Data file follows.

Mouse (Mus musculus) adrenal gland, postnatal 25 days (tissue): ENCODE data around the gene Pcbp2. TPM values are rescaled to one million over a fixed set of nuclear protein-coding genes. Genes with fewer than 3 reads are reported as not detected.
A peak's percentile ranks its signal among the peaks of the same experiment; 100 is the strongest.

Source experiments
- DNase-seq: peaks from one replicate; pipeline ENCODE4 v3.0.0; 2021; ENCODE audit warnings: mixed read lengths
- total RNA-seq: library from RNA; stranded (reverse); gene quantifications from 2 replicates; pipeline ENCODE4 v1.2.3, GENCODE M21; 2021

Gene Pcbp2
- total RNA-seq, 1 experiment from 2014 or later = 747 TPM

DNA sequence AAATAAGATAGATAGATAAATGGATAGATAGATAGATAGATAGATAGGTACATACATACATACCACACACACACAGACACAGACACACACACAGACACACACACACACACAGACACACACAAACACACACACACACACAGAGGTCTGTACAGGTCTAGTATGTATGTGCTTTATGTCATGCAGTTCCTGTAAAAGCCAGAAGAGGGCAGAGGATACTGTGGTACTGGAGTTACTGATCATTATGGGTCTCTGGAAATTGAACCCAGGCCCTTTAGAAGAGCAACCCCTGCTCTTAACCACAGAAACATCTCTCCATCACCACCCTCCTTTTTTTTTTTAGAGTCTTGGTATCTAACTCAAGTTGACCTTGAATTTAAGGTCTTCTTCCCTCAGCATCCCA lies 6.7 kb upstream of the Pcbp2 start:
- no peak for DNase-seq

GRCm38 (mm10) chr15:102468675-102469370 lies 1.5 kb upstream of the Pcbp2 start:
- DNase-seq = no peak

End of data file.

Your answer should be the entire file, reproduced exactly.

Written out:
Mouse (Mus musculus) adrenal gland, postnatal 25 days (tissue): ENCODE data around the gene Pcbp2. TPM values are rescaled to one million over a fixed set of nuclear protein-coding genes. Genes with fewer than 3 reads are reported as not detected.
A peak's percentile ranks its signal among the peaks of the same experiment; 100 is the strongest.

Source experiments
- DNase-seq: peaks from one replicate; pipeline ENCODE4 v3.0.0; 2021; ENCODE audit warnings: mixed read lengths
- total RNA-seq: library from RNA; stranded (reverse); gene quantifications from 2 replicates; pipeline ENCODE4 v1.2.3, GENCODE M21; 2021

Gene Pcbp2
- total RNA-seq, 1 experiment from 2014 or later = 747 TPM

DNA sequence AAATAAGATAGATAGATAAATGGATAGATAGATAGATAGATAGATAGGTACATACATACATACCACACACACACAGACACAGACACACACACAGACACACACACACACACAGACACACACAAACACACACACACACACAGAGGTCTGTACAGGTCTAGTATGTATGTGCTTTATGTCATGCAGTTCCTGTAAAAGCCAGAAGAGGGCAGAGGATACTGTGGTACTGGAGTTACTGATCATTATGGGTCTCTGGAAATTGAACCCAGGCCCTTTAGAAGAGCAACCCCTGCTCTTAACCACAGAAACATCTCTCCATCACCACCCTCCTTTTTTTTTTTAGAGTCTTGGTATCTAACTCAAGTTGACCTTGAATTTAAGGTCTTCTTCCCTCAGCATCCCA lies 6.7 kb upstream of the Pcbp2 start:
- no peak for DNase-seq

GRCm38 (mm10) chr15:102468675-102469370 lies 1.5 kb upstream of the Pcbp2 start:
- DNase-seq = no peak